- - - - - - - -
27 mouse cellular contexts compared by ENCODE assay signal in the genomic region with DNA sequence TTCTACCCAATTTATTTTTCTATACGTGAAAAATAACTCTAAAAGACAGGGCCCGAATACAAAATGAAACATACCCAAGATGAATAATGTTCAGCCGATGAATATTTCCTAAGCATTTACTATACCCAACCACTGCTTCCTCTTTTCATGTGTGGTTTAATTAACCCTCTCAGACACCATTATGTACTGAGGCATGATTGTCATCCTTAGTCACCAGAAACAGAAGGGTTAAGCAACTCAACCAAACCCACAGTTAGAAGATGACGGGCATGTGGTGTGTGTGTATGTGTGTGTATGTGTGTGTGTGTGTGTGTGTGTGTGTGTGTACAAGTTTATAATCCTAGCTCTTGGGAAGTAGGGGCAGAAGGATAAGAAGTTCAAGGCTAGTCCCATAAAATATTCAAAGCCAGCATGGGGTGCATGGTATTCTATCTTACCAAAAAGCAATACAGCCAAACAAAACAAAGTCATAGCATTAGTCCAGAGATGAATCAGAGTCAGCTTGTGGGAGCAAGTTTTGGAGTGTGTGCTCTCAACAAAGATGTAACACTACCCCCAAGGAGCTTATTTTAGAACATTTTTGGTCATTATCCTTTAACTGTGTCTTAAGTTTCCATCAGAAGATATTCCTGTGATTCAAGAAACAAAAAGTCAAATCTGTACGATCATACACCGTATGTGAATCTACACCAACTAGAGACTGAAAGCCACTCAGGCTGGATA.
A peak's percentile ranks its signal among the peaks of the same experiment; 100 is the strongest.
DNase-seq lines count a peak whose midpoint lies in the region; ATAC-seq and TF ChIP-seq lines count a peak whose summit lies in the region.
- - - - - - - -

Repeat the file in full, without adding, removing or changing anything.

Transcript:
27 mouse cellular contexts compared by ENCODE assay signal in the genomic region with DNA sequence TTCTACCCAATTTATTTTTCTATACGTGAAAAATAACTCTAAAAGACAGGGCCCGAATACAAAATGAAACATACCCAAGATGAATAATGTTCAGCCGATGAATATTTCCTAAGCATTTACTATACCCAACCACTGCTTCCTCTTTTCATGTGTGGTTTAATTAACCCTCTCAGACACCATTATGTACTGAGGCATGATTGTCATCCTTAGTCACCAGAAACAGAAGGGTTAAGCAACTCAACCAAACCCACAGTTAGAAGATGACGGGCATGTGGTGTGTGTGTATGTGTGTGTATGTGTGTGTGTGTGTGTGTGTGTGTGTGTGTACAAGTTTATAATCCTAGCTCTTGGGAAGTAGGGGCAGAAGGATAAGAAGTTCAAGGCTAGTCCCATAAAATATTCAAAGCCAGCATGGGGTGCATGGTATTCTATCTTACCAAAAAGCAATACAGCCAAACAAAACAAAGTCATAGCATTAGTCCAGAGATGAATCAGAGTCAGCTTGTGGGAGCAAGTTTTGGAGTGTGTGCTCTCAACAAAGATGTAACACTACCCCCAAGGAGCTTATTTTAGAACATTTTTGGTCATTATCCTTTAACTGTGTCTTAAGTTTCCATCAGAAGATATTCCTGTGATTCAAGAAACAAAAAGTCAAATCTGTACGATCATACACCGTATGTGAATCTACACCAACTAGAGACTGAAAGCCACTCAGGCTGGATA.
A peak's percentile ranks its signal among the peaks of the same experiment; 100 is the strongest.
DNase-seq lines count a peak whose midpoint lies in the region; ATAC-seq and TF ChIP-seq lines count a peak whose summit lies in the region.